Canada's biggest Islamic convention welcomes people from all over the world

Dubbed the Jalsa Salana, it is the largest Islamic convention in Canada and people are opening up their homes for newcomers

Over 20,000 people are expected to attend the event in Mississauga

Participants at an annual conference at the International Centre held by the Ahmadiyya Muslim community. (Martin Trainor/CBC)

Huma Mir is just one of thousands of Muslims from all over the world who are coming to Canada's largest and longest-running Islamic convention. 

Mir came all the way from the U.K. to visit her cousins. She says she's seen the convention on television and is curious to see it for herself. 

"I thought, 'Why not come here and witness this historical moment?'" she told CBC Toronto.

The Jalsa Salana convention, which will open Friday and wrap up Sunday at the International Centre in Mississauga, has been held in the Toronto area for 42 years.

It grew from having 1,000 attendees in 1976 to over 20,000 last year, according to Khan Malik, national president of the Ahmadiyya Muslim Jama'at of Canada.

The Jalsa Salana was first created in 1891 and was held in Qadian, India — founded by the Ahmadiyya Muslim community. Only 75 people attended the first event and now, over a century later, its conventions are held in Germany, the U.K., the U.S. and Australia, as well as Canada, with tens of thousands of attendees. 

It includes speeches, lectures and opportunities for members of the Islamic community to discuss contemporary issues and Canada holds one of the largest conventions.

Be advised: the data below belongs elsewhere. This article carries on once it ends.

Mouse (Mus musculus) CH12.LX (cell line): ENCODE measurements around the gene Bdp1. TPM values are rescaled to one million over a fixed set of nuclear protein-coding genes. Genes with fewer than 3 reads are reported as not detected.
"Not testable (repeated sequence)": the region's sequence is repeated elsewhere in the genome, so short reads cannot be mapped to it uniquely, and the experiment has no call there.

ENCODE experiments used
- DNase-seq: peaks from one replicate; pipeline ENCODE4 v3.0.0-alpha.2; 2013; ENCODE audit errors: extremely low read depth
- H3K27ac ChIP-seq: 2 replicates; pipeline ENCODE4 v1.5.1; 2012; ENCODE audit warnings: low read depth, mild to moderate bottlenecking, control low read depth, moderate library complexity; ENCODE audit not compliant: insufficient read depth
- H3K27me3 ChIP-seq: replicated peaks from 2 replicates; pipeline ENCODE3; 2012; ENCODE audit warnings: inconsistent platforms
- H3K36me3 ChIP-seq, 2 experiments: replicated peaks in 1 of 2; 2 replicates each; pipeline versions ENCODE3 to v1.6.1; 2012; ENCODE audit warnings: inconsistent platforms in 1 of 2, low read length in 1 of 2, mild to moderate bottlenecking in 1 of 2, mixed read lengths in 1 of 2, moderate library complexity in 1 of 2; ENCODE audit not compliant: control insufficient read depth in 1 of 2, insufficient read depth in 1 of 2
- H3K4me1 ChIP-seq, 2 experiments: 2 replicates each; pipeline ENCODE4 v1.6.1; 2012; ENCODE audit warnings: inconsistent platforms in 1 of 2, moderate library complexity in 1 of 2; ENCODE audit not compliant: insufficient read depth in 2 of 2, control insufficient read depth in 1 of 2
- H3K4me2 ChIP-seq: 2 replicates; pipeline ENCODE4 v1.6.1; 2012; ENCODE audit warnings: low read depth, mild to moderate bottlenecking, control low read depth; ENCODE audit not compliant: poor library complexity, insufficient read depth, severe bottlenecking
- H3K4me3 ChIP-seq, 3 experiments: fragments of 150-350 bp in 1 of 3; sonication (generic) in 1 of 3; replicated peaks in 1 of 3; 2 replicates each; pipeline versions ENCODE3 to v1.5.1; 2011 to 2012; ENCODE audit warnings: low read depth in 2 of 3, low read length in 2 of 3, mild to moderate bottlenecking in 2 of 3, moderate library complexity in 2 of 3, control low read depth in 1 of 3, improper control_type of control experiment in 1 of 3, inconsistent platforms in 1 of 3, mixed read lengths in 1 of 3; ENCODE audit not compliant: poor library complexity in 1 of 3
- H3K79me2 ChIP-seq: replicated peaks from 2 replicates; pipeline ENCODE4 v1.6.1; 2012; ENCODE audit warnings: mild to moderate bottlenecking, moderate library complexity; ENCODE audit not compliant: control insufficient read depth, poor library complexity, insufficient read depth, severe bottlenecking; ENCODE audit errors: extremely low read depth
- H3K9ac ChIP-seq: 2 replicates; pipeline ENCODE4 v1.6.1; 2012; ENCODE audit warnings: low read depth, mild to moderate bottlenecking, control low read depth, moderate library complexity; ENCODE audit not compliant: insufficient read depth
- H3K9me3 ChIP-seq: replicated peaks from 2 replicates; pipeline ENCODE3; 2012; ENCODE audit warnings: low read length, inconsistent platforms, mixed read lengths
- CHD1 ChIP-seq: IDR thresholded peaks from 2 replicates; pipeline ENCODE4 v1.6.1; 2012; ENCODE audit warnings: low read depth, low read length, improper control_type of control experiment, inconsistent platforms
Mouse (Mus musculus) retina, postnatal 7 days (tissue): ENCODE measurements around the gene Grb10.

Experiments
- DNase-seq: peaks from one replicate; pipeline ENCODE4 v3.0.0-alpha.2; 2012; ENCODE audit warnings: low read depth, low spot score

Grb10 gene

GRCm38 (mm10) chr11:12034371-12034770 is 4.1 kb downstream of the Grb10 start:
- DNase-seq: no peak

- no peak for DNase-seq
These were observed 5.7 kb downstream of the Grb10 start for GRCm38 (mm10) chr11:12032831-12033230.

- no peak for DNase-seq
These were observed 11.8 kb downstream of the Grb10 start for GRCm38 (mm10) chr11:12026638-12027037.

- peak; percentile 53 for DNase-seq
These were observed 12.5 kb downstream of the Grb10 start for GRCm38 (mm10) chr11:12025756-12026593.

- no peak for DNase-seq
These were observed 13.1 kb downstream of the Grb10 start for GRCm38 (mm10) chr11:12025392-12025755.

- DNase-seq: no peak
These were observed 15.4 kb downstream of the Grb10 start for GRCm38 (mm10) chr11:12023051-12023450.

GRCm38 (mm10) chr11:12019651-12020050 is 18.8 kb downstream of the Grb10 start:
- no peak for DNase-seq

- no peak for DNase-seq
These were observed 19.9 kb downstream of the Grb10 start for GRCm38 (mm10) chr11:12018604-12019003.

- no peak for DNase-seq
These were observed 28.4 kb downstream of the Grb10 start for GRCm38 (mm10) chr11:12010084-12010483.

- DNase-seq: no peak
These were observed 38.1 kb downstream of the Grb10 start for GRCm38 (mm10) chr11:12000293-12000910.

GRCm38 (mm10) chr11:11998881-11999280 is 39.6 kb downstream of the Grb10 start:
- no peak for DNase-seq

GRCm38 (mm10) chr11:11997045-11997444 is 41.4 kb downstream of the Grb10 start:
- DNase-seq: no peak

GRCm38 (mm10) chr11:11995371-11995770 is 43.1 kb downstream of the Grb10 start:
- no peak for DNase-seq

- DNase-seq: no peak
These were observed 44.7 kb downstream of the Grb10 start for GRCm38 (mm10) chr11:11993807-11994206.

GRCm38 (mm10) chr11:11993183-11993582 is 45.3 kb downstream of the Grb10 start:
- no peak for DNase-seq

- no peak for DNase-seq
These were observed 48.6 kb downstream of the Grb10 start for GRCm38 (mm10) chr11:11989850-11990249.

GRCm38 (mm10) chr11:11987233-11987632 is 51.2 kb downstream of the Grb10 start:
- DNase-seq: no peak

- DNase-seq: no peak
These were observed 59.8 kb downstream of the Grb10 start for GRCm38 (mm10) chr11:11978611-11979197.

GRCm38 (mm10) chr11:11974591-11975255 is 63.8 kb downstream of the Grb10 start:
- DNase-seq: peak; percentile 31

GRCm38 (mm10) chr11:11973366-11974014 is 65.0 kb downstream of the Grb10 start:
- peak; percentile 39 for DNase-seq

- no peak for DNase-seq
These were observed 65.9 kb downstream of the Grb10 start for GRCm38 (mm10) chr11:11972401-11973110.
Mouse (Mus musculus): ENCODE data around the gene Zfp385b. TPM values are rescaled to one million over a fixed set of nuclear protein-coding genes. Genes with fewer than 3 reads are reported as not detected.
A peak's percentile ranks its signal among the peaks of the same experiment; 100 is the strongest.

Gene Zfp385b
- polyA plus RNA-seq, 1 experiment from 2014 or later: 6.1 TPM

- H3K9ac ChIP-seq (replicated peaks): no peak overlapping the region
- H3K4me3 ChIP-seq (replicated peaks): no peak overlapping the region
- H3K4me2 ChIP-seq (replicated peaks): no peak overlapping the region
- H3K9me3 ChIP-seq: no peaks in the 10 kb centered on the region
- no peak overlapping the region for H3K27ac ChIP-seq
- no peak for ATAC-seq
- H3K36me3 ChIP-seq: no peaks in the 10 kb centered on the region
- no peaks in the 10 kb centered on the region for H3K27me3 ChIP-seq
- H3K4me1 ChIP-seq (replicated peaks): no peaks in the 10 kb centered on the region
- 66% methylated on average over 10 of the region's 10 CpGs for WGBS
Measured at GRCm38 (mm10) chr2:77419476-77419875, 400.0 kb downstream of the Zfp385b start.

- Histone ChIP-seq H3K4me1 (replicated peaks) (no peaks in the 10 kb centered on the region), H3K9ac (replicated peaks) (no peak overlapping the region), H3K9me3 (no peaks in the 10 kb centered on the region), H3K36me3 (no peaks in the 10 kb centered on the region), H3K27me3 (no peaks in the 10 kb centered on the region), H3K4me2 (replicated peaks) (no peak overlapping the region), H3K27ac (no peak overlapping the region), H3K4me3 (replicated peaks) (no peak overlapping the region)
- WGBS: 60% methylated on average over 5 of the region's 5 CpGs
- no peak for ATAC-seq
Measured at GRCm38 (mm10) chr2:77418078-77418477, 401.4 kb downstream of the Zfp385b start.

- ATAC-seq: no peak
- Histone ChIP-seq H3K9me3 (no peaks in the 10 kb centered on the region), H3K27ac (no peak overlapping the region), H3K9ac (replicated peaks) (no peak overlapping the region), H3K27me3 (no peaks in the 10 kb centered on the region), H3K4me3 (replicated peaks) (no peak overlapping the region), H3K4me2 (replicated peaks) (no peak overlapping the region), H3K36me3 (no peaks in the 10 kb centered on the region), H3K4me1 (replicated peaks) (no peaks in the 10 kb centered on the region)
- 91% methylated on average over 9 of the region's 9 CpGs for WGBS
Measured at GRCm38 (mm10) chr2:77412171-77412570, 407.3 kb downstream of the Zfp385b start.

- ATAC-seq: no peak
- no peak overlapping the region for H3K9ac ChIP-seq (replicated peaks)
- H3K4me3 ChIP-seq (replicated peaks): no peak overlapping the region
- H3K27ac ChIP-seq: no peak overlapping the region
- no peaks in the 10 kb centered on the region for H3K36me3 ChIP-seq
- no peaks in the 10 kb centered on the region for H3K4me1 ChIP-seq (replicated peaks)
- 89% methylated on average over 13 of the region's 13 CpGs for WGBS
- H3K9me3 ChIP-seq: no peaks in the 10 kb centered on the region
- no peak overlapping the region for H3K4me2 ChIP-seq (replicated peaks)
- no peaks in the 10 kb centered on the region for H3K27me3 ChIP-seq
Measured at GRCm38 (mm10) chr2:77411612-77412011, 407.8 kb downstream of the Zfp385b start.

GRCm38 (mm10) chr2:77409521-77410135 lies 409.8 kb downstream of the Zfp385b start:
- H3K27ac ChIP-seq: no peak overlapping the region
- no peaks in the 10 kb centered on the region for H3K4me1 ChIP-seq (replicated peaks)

Prime Minister Justin Trudeau and former prime minister Stephen Harper both attended the convention in previous years.

People are opening up their homes to accommodate guests

Members of the Vaughan Muslim community are opening up their homes to visitors, guests and family members.

Blawal Aleem, who handles media relations for the event, says he's expecting 11 people, which includes four members of his own family. He says in past years, he's let people he's never met stay at his house. 

"By the end of the week, they're pretty much family," he said.

For those who can't find a place to stay, the Baitul Islam Mosque in Vaughan plans to open up guest houses.

With over 20,000 people expected to come, the Baitul Islam Mosque is opening up housing for guests who need it. (Grant Linton/CBC)

Imtiaz Ahmed, the imam of the Baitul Mosque, says hospitality is a big part of the Muslim religion. 

'This is all for the love'

Cooks have already begun preparing food for over 20,000 guests.

For that many people, each meal — which takes three to four hours to cook — requires 2,200 kilograms of meat, 907 kilograms of potatoes, 6,800 kilograms of rice and approximately two truckloads of pita bread, according to cook Dawood Ajamal.

The food served at the event will be predominantly Pakistani. (Grant Linton/CBC)

There will be 200 cooks on staff, and on July 6 they'll start at around 3 a.m. Once the meal is prepared, it will be transported from the Baitul Mosque in Vaughan to the International Centre in Mississauga.

No one is paid — all of it is volunteer work.

"This is all for the love," said Ajamal. "To serve our guests."

Cooks are working 24 hours to prepare meals for 20,000 people. (Grant Linton/CBC)

During the convention, the kitchen will run for 24 hours.

Fareha Hamid, comes every year from Virginia to Toronto. She says in comparison to the U.S., the convention in Canada is bigger and more exciting. She says she loves seeing her family every time she comes.

"Not only is it a religious, spiritual event — it's also a social experience," she said.

With files from Grant Linton